Monday, June 25, 2012

Reflections: When I Grow Up

For most of my childhood I wanted to be a civil engineer. My understanding of what civil engineers did was create software programs. (I'd learn at the end of my freshman year in college that I really wanted to be a software engineer (CS degree path not CE degree path).) While I no longer work as a civil engineer what I loved about it as a child is central to what I do now.
Heirloom Child's Growth Chart
In high school, I was lucky to participate in a summer internship my junior year through Enterprise for High School Students at an architecture and engineering firm. In college, I became an engineering aide at the firm. Working in civil engineering helped motivate me to keep going when coursework got tough. When I graduated, civil engineering jobs were in short supply; I joined a high-tech start up as a technical writer. I wondered what it would be like to work as a full-fledged civil engineer, and two years after graduation landed a job as a civil engineer.
Public works projects move very slowly. Many get tied up in litigation, putting them on hold indefinitely. After actively working as a civil engineer, I discovered a large part of the job was waiting. (I was one of many engineers assigned to work on the international terminal at SFO. A lawsuit delayed the project start, and we were furloughed.) A lot of projects for one reason or another never made it from design to construction; a project's future depended on politicians and lawyers -- not engineers. (Two projects that I worked on in the early 90s, the Benicia-Martinez Bridge and the Carquinez Bridge, weren't built until the mid 00s.) I wanted to know that my efforts mattered; I wanted to see concrete results. (If lives and/or property were threatened, projects went from design to reality quickly. Raising the face of the Mokelumne Dam to account for revised 100 year flood statistics took less than five years from design to construction.)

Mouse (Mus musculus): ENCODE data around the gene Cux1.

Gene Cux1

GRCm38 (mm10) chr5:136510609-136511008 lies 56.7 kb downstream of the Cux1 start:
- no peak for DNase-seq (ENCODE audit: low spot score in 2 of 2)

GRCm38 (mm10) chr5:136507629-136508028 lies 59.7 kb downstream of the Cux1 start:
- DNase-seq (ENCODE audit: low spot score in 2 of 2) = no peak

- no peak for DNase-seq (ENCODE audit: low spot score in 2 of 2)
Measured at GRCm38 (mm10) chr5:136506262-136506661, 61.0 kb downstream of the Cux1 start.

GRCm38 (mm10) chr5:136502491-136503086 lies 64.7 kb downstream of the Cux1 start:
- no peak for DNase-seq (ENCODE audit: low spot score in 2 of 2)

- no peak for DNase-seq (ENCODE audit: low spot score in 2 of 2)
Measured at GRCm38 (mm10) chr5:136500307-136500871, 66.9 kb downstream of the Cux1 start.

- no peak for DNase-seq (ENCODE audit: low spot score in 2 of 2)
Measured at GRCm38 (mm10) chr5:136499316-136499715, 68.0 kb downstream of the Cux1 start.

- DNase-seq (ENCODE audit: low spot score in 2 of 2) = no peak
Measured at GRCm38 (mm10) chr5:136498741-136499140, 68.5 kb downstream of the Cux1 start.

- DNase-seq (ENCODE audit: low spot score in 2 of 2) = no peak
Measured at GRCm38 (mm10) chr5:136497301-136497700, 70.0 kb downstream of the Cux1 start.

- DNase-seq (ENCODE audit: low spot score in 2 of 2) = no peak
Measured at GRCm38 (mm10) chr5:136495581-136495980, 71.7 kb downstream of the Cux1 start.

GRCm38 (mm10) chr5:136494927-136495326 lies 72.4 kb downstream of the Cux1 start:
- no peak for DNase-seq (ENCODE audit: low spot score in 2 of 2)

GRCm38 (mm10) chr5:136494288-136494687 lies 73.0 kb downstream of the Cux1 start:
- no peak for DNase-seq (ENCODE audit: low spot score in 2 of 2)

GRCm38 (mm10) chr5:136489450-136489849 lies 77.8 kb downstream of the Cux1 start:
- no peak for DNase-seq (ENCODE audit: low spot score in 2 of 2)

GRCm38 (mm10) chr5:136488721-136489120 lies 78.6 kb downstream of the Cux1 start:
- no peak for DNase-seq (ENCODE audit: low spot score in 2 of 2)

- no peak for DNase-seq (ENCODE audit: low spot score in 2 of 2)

Recently I thought about why I wanted to be a civil engineer, specifically, what it was I liked doing and how I felt when I enjoyed being an engineer. I loved tackling complex problems, researching options, and testing and building a solution. The "ah ha" moment of figuring something out and the sense of pride that wow I built xyz and it works were really what drove me. The moments where I thrived were ones in which I felt challenged, part of a team, and proud of what I/we accomplished.
Now I'm in marketing at a high-tech firm. It's fast moving, and there's lots to learn and to figure out as channels and tools for reaching those channels evolve. I'm part of a team that implements campaigns leveraging the web, social media, email, print advertisements, direct mail, and live events. Results are actively reviewed and variables tweaked; there are many "ah ha" moments.
Are you doing what you dreamed of as a kid?
Ciao Bella!
Credits: All images taken by Eden Hensley Silverstein for The Road to the Good Life.